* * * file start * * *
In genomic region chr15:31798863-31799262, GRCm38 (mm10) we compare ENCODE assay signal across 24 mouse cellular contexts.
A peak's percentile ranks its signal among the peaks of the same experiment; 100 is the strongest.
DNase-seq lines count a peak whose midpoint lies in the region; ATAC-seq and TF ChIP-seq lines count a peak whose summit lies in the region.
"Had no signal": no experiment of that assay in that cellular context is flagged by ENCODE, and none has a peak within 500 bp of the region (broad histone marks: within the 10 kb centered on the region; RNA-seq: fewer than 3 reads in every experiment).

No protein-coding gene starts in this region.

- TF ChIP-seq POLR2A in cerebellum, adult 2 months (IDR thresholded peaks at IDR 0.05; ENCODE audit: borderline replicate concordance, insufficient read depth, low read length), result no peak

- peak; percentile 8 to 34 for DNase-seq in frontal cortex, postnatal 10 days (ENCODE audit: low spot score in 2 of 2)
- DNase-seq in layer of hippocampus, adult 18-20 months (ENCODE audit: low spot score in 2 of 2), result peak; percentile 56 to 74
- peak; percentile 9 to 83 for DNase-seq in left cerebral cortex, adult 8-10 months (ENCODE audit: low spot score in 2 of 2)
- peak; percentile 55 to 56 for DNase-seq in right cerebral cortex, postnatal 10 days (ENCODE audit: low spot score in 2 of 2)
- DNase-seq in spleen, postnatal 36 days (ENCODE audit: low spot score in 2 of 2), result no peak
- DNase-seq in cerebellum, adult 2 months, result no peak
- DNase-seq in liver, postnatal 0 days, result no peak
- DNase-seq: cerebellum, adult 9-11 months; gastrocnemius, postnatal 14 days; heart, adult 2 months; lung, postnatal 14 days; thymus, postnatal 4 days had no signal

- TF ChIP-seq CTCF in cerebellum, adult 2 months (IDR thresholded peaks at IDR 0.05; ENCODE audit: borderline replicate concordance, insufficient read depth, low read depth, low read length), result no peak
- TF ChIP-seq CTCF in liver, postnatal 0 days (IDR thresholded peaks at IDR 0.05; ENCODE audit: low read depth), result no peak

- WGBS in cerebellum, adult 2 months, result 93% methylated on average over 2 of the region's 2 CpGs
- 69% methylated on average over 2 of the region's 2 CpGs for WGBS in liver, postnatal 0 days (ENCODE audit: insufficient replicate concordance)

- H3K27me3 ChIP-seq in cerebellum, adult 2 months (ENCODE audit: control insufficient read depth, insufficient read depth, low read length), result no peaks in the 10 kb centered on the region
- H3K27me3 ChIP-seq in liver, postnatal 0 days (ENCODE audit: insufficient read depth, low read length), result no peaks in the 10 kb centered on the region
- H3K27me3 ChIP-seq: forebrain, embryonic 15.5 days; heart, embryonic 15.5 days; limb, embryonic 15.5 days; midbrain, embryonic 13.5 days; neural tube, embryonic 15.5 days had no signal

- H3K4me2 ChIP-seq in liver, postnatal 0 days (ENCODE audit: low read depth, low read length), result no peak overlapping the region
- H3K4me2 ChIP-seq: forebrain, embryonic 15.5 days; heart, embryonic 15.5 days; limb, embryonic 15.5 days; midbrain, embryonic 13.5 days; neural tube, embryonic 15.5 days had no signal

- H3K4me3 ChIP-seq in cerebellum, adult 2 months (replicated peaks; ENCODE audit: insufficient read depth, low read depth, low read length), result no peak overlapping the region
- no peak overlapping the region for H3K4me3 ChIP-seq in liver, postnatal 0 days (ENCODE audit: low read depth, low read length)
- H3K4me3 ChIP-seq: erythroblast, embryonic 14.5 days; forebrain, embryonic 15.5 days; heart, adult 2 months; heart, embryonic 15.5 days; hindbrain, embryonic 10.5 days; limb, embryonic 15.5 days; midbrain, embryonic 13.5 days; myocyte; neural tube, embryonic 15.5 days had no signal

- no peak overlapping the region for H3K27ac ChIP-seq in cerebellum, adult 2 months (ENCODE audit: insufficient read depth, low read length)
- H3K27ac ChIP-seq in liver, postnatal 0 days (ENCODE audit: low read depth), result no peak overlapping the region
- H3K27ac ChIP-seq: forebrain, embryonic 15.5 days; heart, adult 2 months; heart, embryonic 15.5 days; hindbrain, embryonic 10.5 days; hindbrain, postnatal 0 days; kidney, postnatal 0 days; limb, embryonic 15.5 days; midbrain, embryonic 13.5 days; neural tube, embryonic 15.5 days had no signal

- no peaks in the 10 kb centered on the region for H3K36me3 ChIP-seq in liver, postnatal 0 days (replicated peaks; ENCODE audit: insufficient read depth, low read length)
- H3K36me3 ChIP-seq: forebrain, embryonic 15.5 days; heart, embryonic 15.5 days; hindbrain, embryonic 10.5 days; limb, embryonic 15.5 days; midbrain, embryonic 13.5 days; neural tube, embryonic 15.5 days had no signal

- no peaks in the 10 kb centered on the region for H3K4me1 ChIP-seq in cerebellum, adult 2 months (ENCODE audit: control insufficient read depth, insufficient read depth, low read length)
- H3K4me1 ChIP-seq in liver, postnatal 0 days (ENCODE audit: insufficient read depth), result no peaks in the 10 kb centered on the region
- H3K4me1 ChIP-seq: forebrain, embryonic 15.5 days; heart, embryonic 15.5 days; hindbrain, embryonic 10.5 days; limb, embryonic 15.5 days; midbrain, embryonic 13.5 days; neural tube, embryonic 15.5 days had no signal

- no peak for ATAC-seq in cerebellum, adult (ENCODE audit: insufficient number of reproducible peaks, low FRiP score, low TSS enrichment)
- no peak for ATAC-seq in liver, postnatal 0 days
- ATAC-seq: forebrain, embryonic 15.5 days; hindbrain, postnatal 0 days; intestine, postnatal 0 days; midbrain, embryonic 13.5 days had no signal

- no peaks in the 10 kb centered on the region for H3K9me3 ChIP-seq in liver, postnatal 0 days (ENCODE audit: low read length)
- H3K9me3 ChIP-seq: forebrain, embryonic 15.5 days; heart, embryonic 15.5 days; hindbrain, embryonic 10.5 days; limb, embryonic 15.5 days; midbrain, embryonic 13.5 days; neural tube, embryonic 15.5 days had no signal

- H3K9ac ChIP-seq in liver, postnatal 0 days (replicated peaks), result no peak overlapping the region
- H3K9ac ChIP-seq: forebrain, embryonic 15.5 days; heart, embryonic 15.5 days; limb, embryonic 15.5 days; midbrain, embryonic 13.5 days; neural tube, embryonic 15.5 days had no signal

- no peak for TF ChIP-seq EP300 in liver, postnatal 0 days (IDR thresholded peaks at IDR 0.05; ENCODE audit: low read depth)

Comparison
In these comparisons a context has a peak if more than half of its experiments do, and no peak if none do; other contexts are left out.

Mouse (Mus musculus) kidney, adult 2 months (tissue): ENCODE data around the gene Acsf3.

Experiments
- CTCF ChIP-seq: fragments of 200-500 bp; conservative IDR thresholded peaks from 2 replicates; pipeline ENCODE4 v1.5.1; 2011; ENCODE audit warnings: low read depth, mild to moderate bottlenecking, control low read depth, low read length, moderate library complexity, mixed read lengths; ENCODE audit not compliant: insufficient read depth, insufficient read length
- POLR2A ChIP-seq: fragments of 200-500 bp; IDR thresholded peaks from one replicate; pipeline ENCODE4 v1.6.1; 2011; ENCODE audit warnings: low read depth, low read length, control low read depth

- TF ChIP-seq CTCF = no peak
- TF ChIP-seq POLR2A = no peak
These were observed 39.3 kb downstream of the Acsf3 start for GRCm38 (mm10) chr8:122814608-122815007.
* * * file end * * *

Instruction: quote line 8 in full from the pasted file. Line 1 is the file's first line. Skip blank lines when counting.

- DNase-seq in layer of hippocampus, adult 18-20 months (ENCODE audit: low spot score in 2 of 2), result peak; percentile 56 to 74